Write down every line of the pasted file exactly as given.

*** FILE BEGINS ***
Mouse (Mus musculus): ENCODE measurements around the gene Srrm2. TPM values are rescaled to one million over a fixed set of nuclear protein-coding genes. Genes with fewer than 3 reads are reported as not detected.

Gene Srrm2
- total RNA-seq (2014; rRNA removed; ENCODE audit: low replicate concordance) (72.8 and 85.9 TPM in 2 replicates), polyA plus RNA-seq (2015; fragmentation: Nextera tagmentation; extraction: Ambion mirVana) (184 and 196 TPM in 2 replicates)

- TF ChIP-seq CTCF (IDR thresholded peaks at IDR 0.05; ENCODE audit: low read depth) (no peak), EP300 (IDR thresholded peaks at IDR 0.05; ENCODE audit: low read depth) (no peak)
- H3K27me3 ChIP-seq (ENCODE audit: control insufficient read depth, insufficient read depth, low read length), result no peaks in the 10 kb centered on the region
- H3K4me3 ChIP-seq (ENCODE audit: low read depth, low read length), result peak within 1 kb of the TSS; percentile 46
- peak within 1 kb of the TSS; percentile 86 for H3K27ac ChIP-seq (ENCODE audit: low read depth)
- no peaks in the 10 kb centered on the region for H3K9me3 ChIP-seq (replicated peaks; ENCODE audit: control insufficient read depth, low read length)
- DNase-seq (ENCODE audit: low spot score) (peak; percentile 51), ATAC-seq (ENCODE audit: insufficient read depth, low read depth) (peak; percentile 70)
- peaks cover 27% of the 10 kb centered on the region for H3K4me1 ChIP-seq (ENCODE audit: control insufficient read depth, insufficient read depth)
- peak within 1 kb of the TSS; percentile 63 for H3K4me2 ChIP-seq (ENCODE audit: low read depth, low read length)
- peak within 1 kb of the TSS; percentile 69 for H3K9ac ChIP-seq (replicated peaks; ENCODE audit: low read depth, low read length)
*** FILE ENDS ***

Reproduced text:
Mouse (Mus musculus): ENCODE measurements around the gene Srrm2. TPM values are rescaled to one million over a fixed set of nuclear protein-coding genes. Genes with fewer than 3 reads are reported as not detected.

Gene Srrm2
- total RNA-seq (2014; rRNA removed; ENCODE audit: low replicate concordance) (72.8 and 85.9 TPM in 2 replicates), polyA plus RNA-seq (2015; fragmentation: Nextera tagmentation; extraction: Ambion mirVana) (184 and 196 TPM in 2 replicates)

- TF ChIP-seq CTCF (IDR thresholded peaks at IDR 0.05; ENCODE audit: low read depth) (no peak), EP300 (IDR thresholded peaks at IDR 0.05; ENCODE audit: low read depth) (no peak)
- H3K27me3 ChIP-seq (ENCODE audit: control insufficient read depth, insufficient read depth, low read length), result no peaks in the 10 kb centered on the region
- H3K4me3 ChIP-seq (ENCODE audit: low read depth, low read length), result peak within 1 kb of the TSS; percentile 46
- peak within 1 kb of the TSS; percentile 86 for H3K27ac ChIP-seq (ENCODE audit: low read depth)
- no peaks in the 10 kb centered on the region for H3K9me3 ChIP-seq (replicated peaks; ENCODE audit: control insufficient read depth, low read length)
- DNase-seq (ENCODE audit: low spot score) (peak; percentile 51), ATAC-seq (ENCODE audit: insufficient read depth, low read depth) (peak; percentile 70)
- peaks cover 27% of the 10 kb centered on the region for H3K4me1 ChIP-seq (ENCODE audit: control insufficient read depth, insufficient read depth)
- peak within 1 kb of the TSS; percentile 63 for H3K4me2 ChIP-seq (ENCODE audit: low read depth, low read length)
- peak within 1 kb of the TSS; percentile 69 for H3K9ac ChIP-seq (replicated peaks; ENCODE audit: low read depth, low read length)